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Gainesville ‘Jeopardy!’ champion reflects on Alex Trebek, special moment they shared
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Lakeview Academy graduate Dhruv Gaur, right, pictured with Alex Trebek, competing on "Jeopardy!" in April of 2018. (photo courtesy of "Jeopardy!")
Before Dhruv Gaur ever thought about applying for "Jeopardy!”, Alex Trebek was just the friendly, familiar host on the TV screen for a half-hour every night. 

“As a kind of nerdy kid who was very curious, loved learning about the world, those were some of the best 30 minutes of any day was the time that ‘Jeopardy!’ was on,” said Gaur, who won the show’s college tournament in April 2018 and took home $100,000. 

Gaur, of Gainesville, said a friend texted him Sunday about Trebek’s death. 

Trebek, who announced in 2019 that he had advanced pancreatic cancer, died at his Los Angeles home, surrounded by family and friends, “Jeopardy!” studio Sony said. He was 80. 

The Canadian-born host, who made a point of informing fans about his health directly, spoke in a calm, even tone as he revealed his illness and hope for a cure in a video posted March 6, 2019. 

“I think my first reaction was, I think, like a lot of people, just incredibly sad and a little bit shocked,” Gaur said. “Obviously, pancreatic cancer is a very serious disease, and everyone including Alex knew that this could happen, but it’s hard not to be shocked in these situations.” 

As he read the statement from the show and fellow champions, Gaur said it seemed like Trebek “went in peace” while doing what he loved.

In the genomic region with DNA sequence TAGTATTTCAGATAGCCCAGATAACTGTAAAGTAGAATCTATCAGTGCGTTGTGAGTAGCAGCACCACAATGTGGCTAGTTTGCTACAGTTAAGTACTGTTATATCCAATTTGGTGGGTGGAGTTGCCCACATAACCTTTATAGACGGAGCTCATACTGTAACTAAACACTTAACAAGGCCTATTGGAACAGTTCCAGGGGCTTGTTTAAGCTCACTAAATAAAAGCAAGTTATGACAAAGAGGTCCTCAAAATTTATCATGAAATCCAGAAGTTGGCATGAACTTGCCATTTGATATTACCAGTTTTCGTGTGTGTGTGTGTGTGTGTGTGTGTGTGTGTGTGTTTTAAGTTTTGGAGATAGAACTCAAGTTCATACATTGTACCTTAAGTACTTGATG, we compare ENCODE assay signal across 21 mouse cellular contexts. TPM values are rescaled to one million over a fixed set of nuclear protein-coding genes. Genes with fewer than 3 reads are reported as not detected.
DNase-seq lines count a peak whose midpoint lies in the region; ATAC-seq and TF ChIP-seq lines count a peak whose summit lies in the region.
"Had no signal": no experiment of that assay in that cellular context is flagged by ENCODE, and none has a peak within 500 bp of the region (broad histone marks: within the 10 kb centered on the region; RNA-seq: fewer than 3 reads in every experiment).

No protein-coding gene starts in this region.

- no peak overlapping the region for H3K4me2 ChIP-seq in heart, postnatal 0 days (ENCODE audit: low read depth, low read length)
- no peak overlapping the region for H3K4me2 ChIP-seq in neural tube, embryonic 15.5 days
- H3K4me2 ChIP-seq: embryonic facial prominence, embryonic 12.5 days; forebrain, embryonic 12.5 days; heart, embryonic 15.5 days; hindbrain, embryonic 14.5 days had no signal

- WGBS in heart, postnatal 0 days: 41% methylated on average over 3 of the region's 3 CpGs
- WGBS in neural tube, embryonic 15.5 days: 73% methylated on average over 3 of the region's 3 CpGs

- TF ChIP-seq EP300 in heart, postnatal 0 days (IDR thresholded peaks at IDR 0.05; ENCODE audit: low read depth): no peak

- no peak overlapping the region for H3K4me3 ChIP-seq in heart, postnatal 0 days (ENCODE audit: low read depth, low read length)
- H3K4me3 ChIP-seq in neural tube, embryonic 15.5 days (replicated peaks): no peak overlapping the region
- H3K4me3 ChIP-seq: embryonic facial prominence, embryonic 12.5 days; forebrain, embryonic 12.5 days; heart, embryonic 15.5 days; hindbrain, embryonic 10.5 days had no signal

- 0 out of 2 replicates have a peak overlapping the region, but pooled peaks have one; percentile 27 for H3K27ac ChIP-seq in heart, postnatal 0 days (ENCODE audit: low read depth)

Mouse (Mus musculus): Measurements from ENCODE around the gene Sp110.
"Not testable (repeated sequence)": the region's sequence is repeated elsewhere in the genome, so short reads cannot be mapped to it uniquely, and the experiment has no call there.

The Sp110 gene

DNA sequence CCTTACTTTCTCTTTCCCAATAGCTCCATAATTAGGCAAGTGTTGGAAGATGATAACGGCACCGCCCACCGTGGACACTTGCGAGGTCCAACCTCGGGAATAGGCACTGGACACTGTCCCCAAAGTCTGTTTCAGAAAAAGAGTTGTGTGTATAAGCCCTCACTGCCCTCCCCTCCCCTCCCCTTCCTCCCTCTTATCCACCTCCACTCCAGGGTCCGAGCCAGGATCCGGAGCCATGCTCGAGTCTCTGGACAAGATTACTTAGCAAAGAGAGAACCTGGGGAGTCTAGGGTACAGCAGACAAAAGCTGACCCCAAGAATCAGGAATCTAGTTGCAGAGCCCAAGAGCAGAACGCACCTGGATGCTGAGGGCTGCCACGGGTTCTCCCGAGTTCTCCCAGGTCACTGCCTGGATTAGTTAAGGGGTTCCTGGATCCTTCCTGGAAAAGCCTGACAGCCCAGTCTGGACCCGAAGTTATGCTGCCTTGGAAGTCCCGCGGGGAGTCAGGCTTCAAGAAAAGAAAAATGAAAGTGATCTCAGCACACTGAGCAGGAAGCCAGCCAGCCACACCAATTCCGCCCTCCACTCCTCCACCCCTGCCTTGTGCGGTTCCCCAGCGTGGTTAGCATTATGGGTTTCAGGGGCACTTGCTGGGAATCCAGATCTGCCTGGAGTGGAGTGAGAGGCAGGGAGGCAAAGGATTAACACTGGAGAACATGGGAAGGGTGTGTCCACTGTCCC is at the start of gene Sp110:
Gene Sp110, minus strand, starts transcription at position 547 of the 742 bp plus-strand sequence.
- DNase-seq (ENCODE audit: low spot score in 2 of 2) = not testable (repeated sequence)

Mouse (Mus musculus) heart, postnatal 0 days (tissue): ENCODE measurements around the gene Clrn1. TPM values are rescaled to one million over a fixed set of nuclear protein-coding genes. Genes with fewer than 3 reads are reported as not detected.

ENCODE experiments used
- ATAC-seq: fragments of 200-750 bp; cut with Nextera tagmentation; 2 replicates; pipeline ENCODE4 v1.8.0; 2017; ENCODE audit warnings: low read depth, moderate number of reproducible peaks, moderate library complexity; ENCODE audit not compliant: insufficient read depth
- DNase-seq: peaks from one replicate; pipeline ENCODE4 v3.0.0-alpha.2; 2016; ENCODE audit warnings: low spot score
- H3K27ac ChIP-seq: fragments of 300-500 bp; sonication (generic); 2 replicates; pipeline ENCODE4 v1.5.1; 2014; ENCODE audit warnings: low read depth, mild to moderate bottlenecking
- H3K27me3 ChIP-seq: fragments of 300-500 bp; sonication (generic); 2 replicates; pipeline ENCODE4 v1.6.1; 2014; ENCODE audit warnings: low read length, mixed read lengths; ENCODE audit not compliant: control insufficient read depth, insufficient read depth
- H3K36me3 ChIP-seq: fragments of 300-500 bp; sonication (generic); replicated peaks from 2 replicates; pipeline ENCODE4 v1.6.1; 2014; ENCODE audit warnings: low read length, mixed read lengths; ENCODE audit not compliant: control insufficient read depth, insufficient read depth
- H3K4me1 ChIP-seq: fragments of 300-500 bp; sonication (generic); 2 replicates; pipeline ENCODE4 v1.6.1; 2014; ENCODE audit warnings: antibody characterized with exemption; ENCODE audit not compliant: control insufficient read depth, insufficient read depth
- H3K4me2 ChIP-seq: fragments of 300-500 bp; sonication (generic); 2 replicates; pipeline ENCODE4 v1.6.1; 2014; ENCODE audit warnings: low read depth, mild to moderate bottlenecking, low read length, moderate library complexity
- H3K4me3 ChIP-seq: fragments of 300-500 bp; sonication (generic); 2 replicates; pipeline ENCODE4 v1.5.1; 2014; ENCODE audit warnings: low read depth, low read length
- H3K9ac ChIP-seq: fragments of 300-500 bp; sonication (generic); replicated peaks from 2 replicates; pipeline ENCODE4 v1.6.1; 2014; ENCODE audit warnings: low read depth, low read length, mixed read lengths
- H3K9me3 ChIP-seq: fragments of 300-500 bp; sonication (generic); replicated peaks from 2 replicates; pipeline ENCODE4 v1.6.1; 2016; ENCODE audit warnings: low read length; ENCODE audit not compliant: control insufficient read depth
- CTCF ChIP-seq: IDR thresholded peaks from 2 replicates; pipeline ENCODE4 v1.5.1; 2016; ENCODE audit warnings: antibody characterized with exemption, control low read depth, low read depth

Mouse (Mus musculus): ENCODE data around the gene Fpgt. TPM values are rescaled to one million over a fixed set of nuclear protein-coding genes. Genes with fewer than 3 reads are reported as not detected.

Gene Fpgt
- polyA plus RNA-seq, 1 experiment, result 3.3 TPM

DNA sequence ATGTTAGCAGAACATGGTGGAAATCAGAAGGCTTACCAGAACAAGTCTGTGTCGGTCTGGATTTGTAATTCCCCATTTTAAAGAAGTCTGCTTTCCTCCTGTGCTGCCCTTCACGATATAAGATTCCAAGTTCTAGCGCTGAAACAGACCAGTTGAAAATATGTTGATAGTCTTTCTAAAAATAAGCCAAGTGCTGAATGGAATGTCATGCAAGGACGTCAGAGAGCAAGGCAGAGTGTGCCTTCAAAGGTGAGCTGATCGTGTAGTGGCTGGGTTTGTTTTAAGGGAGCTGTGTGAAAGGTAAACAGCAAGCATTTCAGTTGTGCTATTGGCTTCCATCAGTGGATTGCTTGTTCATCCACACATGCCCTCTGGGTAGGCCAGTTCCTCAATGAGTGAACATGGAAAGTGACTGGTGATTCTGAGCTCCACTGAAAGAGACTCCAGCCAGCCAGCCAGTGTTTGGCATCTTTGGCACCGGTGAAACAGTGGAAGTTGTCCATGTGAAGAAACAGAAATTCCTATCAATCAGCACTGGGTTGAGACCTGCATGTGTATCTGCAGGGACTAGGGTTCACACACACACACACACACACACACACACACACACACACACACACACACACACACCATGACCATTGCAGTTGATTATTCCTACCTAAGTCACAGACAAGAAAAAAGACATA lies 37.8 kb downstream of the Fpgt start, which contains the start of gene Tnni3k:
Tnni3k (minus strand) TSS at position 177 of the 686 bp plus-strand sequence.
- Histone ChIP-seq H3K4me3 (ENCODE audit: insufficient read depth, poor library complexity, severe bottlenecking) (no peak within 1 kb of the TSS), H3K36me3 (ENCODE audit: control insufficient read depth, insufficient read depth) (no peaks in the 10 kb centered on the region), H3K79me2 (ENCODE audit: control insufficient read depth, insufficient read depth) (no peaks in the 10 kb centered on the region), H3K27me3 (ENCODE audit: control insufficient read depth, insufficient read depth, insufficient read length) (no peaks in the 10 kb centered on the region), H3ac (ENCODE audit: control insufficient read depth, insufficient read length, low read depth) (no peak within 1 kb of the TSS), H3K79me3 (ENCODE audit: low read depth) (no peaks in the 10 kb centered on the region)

Gaur said he felt this “overwhelming gratitude for this person who had touched my life and so many other people’s (lives).” 

Trebek said he intended to fight his pancreatic cancer and keep working, even joking that he needed to beat the disease because his “Jeopardy!” contract ran for three more years. Less than a week later, he opened the show with a message acknowledging the outpouring of kind words and prayers he’d received. 

“Thanks to the — believe it or not — hundreds of thousands of people who have sent in tweets, texts, emails, cards and letters wishing me well,” Trebek said. “I’m a lucky guy.” 

Gaur said the host was a humble and genuine man, who strived to make people feel welcomed. 

After winning the college tournament, Gaur returned to the show last November for its Tournament of Champions.  

When the episode aired, Gaur said Trebek had just announced that he was reentering treatment. 

“During the Tournament of Champions, we were really privileged that he stopped by the dressing room, in fact, to talk to us,” Gaur previously told The Times. “When we were having that conversation and when he was talking to all of us is when I kind of realized that this is really affecting him.” 

Calling it one of his favorite memories with Trebek, the Gainesville man wrote “We (heart) you Alex!” as his response to the show’s final question. 

“I’m just really grateful to have been a part of that moment and to have touched him so deeply then,” Gaur said. 

The program tapes weeks of shows in advance, and the remaining episodes with Trebek will air through Dec. 25, a Sony spokeswoman said. 

Trebek, who became its host in 1984, was a master of the format, engaging in friendly banter with contestants, appearing genuinely pleased when they answered correctly and, at the same time, moving the game along in a brisk no-nonsense fashion whenever people struggled for answers. 

He never pretended to know the answers himself if he really didn’t, deferring to the show’s experts to decide whether a somewhat vague answer had come close enough to be counted as correct. 

“I try not to take myself too seriously,” he told an interviewer in 2004. “I don’t want to come off as a pompous ass and indicate that I know everything when I don’t.” 

The Associated Press contributed to this report 

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